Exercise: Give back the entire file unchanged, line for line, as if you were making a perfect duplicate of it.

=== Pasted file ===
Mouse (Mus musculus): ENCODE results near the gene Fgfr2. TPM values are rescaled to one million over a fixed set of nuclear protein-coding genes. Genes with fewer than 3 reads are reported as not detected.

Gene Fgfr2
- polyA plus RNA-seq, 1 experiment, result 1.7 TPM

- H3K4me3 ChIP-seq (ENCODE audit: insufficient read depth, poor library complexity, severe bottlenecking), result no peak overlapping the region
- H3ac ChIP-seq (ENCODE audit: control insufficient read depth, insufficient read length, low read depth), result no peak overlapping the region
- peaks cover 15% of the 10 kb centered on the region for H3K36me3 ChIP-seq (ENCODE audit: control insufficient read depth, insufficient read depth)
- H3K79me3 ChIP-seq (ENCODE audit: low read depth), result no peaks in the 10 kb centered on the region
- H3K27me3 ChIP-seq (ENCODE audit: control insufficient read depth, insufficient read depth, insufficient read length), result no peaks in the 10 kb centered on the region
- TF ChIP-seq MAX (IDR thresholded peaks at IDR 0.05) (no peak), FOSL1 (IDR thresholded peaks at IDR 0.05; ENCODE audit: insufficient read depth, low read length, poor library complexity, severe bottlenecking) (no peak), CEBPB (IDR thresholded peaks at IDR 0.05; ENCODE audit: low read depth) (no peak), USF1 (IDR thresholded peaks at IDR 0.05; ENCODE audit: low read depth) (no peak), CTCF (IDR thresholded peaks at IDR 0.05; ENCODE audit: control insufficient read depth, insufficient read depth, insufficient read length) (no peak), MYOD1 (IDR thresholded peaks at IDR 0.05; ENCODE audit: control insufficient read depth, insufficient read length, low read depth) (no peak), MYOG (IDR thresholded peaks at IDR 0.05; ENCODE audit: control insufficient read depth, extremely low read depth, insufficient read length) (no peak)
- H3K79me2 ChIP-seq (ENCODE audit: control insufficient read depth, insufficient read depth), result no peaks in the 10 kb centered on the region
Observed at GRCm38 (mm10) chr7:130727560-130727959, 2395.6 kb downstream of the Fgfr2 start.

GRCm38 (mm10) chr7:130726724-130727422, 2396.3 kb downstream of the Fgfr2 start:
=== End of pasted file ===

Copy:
Mouse (Mus musculus): ENCODE results near the gene Fgfr2. TPM values are rescaled to one million over a fixed set of nuclear protein-coding genes. Genes with fewer than 3 reads are reported as not detected.

Gene Fgfr2
- polyA plus RNA-seq, 1 experiment, result 1.7 TPM

- H3K4me3 ChIP-seq (ENCODE audit: insufficient read depth, poor library complexity, severe bottlenecking), result no peak overlapping the region
- H3ac ChIP-seq (ENCODE audit: control insufficient read depth, insufficient read length, low read depth), result no peak overlapping the region
- peaks cover 15% of the 10 kb centered on the region for H3K36me3 ChIP-seq (ENCODE audit: control insufficient read depth, insufficient read depth)
- H3K79me3 ChIP-seq (ENCODE audit: low read depth), result no peaks in the 10 kb centered on the region
- H3K27me3 ChIP-seq (ENCODE audit: control insufficient read depth, insufficient read depth, insufficient read length), result no peaks in the 10 kb centered on the region
- TF ChIP-seq MAX (IDR thresholded peaks at IDR 0.05) (no peak), FOSL1 (IDR thresholded peaks at IDR 0.05; ENCODE audit: insufficient read depth, low read length, poor library complexity, severe bottlenecking) (no peak), CEBPB (IDR thresholded peaks at IDR 0.05; ENCODE audit: low read depth) (no peak), USF1 (IDR thresholded peaks at IDR 0.05; ENCODE audit: low read depth) (no peak), CTCF (IDR thresholded peaks at IDR 0.05; ENCODE audit: control insufficient read depth, insufficient read depth, insufficient read length) (no peak), MYOD1 (IDR thresholded peaks at IDR 0.05; ENCODE audit: control insufficient read depth, insufficient read length, low read depth) (no peak), MYOG (IDR thresholded peaks at IDR 0.05; ENCODE audit: control insufficient read depth, extremely low read depth, insufficient read length) (no peak)
- H3K79me2 ChIP-seq (ENCODE audit: control insufficient read depth, insufficient read depth), result no peaks in the 10 kb centered on the region
Observed at GRCm38 (mm10) chr7:130727560-130727959, 2395.6 kb downstream of the Fgfr2 start.

GRCm38 (mm10) chr7:130726724-130727422, 2396.3 kb downstream of the Fgfr2 start: